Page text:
‘Actually we shouldn’t exist’ – Trends magazines on PC

Last year, more than 200,000 people per month approached the Belgian food banks. That’s 25,000 more than in 2021 – including average two-income households – and the largest increase ever. This worries managing director Jef Mottar, all the more because less food is coming in from producers. “Unfortunately, this development is irreversible.”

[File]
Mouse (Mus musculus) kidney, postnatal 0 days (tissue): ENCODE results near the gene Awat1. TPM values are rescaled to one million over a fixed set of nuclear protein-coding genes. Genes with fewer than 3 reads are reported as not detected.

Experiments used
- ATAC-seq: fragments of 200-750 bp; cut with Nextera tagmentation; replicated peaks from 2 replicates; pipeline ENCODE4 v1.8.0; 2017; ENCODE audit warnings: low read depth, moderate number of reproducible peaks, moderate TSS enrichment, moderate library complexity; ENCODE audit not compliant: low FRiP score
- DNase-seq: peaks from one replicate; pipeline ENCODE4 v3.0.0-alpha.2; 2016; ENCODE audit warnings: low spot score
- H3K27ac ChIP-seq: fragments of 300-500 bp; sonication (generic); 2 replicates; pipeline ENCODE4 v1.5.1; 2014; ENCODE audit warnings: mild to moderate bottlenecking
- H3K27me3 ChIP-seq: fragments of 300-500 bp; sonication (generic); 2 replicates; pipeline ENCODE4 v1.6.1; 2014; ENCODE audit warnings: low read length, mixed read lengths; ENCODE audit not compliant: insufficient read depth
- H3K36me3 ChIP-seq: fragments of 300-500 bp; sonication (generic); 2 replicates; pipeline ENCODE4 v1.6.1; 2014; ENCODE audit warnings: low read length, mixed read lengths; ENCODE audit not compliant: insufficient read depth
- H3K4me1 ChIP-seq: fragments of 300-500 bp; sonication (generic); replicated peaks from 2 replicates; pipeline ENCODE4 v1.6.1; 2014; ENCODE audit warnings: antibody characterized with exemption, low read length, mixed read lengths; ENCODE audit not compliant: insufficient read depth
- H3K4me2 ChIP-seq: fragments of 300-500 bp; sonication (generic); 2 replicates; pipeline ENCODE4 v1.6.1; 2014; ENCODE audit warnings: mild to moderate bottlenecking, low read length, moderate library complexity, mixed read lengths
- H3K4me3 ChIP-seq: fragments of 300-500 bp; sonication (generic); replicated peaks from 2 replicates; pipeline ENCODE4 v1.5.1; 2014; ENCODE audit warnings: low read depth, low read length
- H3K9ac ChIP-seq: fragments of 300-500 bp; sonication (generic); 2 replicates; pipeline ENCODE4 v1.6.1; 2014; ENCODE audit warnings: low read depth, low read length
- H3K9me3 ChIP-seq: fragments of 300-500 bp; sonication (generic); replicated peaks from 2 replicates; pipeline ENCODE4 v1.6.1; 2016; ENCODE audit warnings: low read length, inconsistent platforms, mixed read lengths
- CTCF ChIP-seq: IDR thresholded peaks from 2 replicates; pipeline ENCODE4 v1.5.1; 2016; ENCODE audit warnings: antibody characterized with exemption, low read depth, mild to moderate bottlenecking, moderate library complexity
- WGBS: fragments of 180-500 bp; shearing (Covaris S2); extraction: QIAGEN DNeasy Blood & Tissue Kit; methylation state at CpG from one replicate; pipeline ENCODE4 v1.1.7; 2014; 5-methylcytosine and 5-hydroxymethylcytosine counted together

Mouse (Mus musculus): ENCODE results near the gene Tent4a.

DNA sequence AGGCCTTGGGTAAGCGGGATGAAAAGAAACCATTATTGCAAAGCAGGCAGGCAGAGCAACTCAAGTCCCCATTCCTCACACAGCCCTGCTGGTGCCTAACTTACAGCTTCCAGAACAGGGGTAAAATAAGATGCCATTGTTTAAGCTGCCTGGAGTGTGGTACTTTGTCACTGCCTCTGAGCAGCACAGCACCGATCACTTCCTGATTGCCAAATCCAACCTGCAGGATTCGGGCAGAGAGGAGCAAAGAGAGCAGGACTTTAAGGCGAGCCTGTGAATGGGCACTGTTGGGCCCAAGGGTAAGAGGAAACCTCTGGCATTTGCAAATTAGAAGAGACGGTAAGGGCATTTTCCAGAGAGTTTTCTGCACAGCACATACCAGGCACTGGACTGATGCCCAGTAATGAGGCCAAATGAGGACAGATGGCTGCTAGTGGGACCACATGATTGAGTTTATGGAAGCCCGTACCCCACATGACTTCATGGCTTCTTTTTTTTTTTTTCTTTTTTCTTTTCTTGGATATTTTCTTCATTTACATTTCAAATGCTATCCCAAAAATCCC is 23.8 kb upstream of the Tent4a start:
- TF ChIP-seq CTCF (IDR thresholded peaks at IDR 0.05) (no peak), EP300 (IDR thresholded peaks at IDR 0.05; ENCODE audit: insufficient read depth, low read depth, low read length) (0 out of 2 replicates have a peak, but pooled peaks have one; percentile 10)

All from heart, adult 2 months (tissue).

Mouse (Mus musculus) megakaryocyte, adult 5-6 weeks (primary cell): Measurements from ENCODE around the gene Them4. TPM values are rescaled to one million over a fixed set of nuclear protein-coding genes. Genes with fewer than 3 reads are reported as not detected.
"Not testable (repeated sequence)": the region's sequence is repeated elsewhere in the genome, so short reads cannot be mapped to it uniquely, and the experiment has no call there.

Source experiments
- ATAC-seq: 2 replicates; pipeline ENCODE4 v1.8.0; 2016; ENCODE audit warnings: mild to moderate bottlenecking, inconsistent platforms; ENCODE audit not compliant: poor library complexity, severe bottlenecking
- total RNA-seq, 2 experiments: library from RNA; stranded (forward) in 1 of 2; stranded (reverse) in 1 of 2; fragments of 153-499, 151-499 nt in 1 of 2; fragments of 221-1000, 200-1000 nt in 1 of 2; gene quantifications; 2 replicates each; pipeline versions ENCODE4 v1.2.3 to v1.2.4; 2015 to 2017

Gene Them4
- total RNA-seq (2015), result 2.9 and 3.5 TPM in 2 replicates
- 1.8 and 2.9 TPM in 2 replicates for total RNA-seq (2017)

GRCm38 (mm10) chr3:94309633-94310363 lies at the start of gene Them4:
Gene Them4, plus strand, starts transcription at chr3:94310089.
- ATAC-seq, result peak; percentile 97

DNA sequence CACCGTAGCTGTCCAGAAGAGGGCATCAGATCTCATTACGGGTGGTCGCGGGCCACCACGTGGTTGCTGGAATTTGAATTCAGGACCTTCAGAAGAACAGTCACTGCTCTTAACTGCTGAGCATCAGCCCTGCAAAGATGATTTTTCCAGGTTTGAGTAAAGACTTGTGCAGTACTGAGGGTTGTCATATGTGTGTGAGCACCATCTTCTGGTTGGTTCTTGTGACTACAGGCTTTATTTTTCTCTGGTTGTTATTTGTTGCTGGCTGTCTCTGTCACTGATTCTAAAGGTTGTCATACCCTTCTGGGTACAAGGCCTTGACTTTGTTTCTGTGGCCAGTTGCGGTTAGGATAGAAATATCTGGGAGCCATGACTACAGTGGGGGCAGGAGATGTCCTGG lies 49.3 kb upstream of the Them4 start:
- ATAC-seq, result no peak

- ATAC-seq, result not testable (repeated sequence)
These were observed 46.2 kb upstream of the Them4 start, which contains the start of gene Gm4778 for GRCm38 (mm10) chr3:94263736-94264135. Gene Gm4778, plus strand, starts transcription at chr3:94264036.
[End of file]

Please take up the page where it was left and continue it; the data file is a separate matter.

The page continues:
One million Belgians live in poverty, and another two million compatriots struggle every month to make ends meet. This means that the water gradually reaches more than a quarter of Belgians up to or even above their lips. They are all potential customers for the food banks. “It’s a misconception that poverty is a problem in Brussels or Wallonia. Or a big city problem. Or a problem for immigrants, refugees and migrants,” says Jef Mottar, CEO of the Belgian Federation of Food Banks. “The risk of poverty is greatest in Brussels and Wallonia, but poverty is also increasing in Flanders, also in the countryside. Only the threshold for seeking help in a small village is much higher. There is more shame and social control there, while living more anonymously in the city, so it’s easier to go to OCMW and sit down for free food.”